Chapter

Margaret Drabble

Lorna Hardwick and James I. Porter

in Sibylline Sisters

Published in print September 2011 | ISBN: 9780199582969
Published online January 2012 | e-ISBN: 9780191731198 | DOI: http://dx.doi.org/10.1093/acprof:oso/9780199582969.003.0006

Series: Classical Presences

Margaret Drabble

Show Summary Details

Preview

Virgilian imagery and references are the most sustained in the novel The Seven Sisters (2003). Drabble writes herself into a Virgilian tradition, explicitly adopting the Virgil of 20th-century Britain. She is an heiress of T. S. Eliot as her Virgil sings of a tradition that appears to be redundant and depicts the wastelands of London where communication no longer takes place. But her Virgil is also a Virgil who speaks for refugees and exiles. In this novel, as in the poetry and poetic treatises of Boland, the exiles are women who have been exposed to the Western tradition as part of their education and culture, yet who have been denied the rights of full citizenship within the tradition.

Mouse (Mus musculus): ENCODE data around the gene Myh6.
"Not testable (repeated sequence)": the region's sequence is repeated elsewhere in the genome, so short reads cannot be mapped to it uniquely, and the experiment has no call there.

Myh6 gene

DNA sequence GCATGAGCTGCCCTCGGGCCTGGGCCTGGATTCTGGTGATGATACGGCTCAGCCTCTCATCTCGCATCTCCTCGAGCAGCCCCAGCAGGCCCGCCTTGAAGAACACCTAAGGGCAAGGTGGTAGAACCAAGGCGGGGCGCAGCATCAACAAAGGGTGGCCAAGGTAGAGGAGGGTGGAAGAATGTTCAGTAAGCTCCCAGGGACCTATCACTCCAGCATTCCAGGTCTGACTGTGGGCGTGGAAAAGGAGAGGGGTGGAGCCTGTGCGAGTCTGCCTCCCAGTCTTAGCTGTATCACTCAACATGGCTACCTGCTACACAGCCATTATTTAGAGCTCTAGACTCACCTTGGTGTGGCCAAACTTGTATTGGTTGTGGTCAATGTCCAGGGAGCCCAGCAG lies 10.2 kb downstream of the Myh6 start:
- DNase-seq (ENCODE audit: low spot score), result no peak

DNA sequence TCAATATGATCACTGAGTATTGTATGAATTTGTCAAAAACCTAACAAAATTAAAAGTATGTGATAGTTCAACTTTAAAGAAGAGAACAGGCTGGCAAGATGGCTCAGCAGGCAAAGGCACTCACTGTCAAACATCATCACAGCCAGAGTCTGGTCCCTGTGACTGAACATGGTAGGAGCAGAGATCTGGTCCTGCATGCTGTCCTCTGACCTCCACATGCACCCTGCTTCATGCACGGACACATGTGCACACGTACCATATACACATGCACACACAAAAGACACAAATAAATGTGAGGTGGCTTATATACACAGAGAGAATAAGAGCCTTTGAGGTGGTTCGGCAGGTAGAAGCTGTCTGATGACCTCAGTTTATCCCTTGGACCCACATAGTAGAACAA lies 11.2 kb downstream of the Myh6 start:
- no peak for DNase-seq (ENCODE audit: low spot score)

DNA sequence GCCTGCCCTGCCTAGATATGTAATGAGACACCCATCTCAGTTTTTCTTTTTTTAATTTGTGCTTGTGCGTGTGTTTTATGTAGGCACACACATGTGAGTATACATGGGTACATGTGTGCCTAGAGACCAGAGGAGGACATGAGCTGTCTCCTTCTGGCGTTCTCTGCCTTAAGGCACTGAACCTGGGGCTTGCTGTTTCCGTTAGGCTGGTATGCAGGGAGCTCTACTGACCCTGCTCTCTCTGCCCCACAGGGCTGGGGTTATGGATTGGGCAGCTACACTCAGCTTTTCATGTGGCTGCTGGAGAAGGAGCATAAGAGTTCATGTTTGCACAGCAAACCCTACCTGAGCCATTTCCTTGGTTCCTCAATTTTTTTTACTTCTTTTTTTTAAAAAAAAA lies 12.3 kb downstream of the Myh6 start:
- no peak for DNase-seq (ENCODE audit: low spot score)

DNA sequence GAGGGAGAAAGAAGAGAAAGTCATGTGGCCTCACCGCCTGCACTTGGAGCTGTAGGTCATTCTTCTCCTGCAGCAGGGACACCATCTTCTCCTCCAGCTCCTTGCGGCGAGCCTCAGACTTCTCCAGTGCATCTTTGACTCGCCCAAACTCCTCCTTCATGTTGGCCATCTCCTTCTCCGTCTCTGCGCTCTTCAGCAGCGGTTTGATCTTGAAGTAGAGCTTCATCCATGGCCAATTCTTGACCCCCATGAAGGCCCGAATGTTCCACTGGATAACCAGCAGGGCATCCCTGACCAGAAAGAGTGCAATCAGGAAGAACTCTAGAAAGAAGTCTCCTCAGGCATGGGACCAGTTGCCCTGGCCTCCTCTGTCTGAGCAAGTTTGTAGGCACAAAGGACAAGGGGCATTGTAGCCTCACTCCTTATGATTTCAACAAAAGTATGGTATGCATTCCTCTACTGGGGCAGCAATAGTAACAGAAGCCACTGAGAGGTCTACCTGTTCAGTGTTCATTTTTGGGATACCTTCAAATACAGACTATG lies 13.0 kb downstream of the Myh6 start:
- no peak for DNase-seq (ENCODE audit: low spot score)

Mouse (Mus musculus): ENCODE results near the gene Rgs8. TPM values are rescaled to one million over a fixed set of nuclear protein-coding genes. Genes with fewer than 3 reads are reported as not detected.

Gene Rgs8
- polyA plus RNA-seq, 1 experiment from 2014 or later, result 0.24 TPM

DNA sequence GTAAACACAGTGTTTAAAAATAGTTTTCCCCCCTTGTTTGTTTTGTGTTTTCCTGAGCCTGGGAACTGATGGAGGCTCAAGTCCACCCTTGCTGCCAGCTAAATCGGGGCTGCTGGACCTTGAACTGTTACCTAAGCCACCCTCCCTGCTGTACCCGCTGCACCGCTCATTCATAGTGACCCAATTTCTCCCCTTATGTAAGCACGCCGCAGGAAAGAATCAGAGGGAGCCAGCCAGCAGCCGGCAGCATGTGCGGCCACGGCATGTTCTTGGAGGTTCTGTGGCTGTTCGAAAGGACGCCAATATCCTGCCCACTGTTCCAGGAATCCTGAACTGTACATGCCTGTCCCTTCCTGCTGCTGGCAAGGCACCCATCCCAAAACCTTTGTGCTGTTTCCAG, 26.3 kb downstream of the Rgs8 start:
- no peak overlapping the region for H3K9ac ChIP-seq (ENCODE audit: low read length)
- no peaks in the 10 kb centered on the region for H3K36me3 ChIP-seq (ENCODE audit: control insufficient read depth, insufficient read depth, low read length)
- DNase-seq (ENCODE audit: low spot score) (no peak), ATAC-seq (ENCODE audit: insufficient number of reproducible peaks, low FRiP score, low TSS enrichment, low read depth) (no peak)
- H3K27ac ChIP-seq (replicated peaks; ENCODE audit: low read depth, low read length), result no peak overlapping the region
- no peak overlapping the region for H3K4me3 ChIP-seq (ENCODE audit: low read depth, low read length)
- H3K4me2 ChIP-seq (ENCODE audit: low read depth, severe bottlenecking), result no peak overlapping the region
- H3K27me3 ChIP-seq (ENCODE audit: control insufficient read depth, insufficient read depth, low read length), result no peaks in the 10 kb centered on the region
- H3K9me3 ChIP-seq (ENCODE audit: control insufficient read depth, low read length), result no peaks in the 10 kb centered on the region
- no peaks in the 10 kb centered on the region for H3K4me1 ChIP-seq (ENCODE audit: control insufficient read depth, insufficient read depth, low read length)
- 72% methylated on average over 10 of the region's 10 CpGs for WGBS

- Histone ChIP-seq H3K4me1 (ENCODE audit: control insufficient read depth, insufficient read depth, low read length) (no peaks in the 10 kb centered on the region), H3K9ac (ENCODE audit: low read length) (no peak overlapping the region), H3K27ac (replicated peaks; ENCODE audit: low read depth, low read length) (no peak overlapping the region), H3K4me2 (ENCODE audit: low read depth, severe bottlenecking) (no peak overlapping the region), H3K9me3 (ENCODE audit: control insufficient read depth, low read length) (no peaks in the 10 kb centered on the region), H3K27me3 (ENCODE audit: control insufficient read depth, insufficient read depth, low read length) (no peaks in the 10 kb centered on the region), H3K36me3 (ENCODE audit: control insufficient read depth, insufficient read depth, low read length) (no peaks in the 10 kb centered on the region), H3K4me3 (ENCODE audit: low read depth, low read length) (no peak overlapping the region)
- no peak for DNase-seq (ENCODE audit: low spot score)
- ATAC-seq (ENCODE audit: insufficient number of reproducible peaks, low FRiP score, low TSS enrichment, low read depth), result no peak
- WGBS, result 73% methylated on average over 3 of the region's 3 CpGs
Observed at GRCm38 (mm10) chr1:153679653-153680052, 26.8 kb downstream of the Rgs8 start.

Keywords: Virgil; women writers; The Seven Sisters; exiles; refugees

Chapter.  8423 words. 

Subjects: Classical Literature

Full text: subscription required

How to subscribe Recommend to my Librarian

Buy this work at Oxford University Press »

Users without a subscription are not able to see the full content. Please, subscribe or login to access all content.